Biomechanics and Bike Fitting: Getting Low
The Flexibility Problem
A cyclist will often feel unable to get into a low position on the bike comfortably. This will mean that the lowest hand position available (in the ‘drops’) will feel uncomfortable and only able to be used for short periods, if at all. The result of this is that the rider will be sitting upright more than necessary and creating more drag, meaning they have to put out more power to attain any given speed. In a sport where “aero is everything”, even non racers will benefit from reducing wind resistance. Bike fit can help to enable a rider to get lower but if the rider has intrinsic flexibility issues preventing them from comfortably using the lower positions for extended periods of time they are missing out on these benefits.
The Internal Problem
The issue that will stop most people from getting low on a bike is that it feels uncomfortable to get to, or stay in, the position. People will say that they feel their hamstrings, lower back or some other area is too tight to be able to comfortably drop down to a low position on the bike. To fix this, various stretches of hamstrings, hips, back etc. are often used to try to get more flexiblity in order to ride in a lower position for longer.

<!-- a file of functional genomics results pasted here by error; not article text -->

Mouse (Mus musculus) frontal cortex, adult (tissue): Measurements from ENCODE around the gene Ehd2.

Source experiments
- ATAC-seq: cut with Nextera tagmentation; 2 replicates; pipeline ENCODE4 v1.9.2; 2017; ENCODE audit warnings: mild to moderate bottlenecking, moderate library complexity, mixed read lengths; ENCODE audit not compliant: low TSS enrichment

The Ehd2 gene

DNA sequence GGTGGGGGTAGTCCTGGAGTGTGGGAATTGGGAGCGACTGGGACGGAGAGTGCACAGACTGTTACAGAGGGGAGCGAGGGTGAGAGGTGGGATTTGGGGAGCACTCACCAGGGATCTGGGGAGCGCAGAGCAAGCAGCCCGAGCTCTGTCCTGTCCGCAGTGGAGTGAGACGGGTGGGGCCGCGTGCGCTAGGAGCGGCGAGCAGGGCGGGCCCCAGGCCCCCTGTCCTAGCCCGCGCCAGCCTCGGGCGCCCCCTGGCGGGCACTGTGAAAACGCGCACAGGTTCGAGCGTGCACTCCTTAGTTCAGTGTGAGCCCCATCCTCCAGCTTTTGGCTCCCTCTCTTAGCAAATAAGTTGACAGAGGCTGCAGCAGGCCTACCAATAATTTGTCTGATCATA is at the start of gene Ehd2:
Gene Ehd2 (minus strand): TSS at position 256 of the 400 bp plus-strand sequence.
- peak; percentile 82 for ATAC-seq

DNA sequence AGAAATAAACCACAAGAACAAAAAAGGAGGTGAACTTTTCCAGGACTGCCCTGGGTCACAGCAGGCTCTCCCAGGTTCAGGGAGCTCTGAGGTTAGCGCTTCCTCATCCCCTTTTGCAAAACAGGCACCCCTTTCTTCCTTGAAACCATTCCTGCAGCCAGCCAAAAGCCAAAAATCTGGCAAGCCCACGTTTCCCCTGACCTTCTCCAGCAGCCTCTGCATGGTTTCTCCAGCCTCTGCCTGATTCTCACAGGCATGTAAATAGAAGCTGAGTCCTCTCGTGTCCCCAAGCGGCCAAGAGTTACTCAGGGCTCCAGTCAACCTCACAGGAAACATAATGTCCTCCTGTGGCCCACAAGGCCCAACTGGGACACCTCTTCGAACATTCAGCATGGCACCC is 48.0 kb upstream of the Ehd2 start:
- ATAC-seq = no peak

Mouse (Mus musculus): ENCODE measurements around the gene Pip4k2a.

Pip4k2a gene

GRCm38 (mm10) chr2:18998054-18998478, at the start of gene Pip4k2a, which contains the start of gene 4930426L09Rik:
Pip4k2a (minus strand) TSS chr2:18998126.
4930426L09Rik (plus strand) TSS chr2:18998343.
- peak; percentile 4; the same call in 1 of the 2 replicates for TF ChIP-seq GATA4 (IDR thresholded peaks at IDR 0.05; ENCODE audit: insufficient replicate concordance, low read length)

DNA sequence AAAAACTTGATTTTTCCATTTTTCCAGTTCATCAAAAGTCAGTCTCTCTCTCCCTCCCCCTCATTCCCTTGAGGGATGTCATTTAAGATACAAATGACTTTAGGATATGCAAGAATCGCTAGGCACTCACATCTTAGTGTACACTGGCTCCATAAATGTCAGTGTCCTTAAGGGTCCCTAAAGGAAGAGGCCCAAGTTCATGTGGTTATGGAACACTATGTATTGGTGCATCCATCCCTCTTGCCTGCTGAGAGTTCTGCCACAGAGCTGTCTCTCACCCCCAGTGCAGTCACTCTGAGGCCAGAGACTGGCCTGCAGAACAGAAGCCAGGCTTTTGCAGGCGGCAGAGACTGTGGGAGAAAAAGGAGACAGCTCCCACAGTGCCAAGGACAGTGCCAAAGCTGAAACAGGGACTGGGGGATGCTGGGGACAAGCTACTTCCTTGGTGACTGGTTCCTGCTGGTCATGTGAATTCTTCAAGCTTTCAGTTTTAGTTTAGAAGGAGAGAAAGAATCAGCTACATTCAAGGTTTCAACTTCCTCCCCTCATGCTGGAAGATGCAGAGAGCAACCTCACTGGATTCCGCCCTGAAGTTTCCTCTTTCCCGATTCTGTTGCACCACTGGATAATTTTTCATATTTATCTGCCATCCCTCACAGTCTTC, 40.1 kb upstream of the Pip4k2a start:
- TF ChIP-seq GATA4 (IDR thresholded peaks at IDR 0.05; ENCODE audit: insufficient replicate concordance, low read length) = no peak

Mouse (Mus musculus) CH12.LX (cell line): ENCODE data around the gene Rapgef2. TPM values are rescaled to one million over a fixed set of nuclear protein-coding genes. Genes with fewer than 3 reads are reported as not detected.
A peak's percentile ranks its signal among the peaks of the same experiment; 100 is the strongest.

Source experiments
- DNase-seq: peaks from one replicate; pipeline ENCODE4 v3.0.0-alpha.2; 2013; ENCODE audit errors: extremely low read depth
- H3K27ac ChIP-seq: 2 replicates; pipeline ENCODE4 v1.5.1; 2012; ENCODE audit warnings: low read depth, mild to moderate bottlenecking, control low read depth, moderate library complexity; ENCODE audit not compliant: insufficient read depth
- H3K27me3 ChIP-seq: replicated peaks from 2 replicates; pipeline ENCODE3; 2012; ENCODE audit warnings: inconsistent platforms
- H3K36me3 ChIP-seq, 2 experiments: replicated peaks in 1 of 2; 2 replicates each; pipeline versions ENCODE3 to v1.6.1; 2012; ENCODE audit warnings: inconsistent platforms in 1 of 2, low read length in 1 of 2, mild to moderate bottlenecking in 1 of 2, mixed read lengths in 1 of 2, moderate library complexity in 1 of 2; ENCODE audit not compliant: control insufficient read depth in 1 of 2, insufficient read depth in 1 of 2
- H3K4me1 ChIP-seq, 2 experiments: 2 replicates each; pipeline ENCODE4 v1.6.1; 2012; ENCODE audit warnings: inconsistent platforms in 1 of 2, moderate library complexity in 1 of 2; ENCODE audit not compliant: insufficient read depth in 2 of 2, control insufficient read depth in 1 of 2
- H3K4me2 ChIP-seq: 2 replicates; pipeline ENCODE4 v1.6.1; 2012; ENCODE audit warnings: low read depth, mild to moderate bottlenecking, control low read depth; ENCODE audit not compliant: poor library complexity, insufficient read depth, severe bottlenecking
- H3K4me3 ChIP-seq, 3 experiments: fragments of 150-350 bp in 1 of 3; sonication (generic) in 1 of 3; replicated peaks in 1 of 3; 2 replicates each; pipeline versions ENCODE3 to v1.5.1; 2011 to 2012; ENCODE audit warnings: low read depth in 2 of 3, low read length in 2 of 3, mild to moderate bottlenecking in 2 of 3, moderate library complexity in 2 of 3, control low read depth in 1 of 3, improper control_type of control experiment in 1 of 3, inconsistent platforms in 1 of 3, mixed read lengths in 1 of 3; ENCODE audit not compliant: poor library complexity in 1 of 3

A common test of hamstring flexibility is called the Straight Leg Raise (SLR) test. This test is very simple – lie on your back and lift your leg (keeping it straight) and see how many degrees of movement you can achieve. As a guideline for cyclists, I like to see at least 70 degrees and would prefer closer to 90 degrees.
As you can see from the picture of Wiggo above, in the low position he is pictured at the bottom of the pedal stroke his leg will be close to straight with a leg angle of close to 90 degrees from his torso. Therefore the goal should be to increase the range of motion in the SLR test, which would seem to be helped by stretching the muscles in the back of the leg and hip, right?
The Hidden Problem
However, often the problem is not what it seems! People who say they have tight hamstrings often have another issue that is causing it, which doesn’t get much attention in traditional approaches. As Biomechanics Coaches we will check the whole system to see if there are any issues and/or patterns that may be missed by standard muscle length or functional movement testing. The particular common issue that can affect a forward bending position such as the one we are discussing here is a tightness or tethering or the sciatic nerve. This nerve runs from the head all the way down the back of the body and if it is shortened or tethered (compressed or trapped somehow) it will cause a reflexive tension of the muscles when trying to stretch into a flexed position (such as touching the toes)